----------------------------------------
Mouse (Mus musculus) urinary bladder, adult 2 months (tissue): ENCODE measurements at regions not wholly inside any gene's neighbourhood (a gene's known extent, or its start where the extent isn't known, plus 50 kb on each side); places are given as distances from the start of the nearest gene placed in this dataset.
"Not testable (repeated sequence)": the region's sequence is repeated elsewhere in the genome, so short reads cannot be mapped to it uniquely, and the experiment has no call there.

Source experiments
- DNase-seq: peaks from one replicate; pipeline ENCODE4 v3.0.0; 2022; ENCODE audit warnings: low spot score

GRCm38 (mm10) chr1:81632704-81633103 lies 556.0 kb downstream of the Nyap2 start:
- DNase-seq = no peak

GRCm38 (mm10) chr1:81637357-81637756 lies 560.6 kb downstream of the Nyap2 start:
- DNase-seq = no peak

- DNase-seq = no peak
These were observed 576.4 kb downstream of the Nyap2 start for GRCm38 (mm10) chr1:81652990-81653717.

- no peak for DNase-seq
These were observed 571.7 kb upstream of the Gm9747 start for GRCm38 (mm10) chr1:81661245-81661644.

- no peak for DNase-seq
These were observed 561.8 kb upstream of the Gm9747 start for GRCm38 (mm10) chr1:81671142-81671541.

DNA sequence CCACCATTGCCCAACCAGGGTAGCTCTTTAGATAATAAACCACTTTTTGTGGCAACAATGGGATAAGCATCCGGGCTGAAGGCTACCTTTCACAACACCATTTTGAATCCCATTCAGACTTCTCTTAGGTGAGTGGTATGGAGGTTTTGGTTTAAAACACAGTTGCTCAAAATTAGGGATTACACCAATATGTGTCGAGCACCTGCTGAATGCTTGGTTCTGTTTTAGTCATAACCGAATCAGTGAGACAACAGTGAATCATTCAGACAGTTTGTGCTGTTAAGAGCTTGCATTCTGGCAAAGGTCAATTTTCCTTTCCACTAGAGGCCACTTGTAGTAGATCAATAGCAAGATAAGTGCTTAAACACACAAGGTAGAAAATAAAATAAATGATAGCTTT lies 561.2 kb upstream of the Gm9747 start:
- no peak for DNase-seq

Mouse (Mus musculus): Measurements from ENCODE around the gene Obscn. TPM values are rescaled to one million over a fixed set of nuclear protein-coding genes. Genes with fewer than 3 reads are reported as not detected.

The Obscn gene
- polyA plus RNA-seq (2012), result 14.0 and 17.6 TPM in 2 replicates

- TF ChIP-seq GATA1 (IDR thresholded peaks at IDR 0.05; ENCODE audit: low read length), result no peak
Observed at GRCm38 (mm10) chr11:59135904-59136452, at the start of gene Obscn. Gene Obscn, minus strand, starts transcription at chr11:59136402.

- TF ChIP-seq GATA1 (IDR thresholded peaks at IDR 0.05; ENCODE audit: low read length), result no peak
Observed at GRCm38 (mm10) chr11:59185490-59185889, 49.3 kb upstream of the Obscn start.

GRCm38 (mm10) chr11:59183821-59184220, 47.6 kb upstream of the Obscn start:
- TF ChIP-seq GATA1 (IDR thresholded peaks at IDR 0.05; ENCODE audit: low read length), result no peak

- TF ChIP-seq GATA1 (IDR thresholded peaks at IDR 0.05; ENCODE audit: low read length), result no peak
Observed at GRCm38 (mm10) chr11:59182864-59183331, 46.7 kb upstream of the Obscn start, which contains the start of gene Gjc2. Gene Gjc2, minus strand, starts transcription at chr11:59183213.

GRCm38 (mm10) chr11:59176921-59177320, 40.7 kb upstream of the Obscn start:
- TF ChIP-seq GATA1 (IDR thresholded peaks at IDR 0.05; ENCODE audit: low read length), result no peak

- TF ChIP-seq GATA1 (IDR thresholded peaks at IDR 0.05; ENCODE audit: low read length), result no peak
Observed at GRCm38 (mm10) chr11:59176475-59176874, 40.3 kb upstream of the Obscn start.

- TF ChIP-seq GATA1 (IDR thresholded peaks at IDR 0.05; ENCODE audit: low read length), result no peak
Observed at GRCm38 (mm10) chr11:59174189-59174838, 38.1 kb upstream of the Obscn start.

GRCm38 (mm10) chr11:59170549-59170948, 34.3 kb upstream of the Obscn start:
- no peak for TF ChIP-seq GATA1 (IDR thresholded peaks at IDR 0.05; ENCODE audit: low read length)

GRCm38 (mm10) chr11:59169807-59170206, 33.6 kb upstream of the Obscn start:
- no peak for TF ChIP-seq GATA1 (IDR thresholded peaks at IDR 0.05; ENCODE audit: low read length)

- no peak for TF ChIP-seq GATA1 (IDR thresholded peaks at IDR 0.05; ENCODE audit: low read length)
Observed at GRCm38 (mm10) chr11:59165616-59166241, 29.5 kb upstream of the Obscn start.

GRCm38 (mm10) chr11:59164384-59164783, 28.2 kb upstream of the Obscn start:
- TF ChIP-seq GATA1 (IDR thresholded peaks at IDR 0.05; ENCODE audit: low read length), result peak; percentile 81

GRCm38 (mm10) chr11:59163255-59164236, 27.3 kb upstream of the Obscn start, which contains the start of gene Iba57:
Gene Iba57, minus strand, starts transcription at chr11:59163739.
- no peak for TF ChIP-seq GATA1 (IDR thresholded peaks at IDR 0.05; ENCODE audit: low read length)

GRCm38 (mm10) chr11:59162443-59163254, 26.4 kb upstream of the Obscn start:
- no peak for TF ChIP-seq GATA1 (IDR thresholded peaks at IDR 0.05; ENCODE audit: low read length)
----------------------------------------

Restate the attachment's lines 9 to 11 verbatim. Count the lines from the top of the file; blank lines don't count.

- DNase-seq = no peak
These were observed 576.4 kb downstream of the Nyap2 start for GRCm38 (mm10) chr1:81652990-81653717.

- no peak for DNase-seq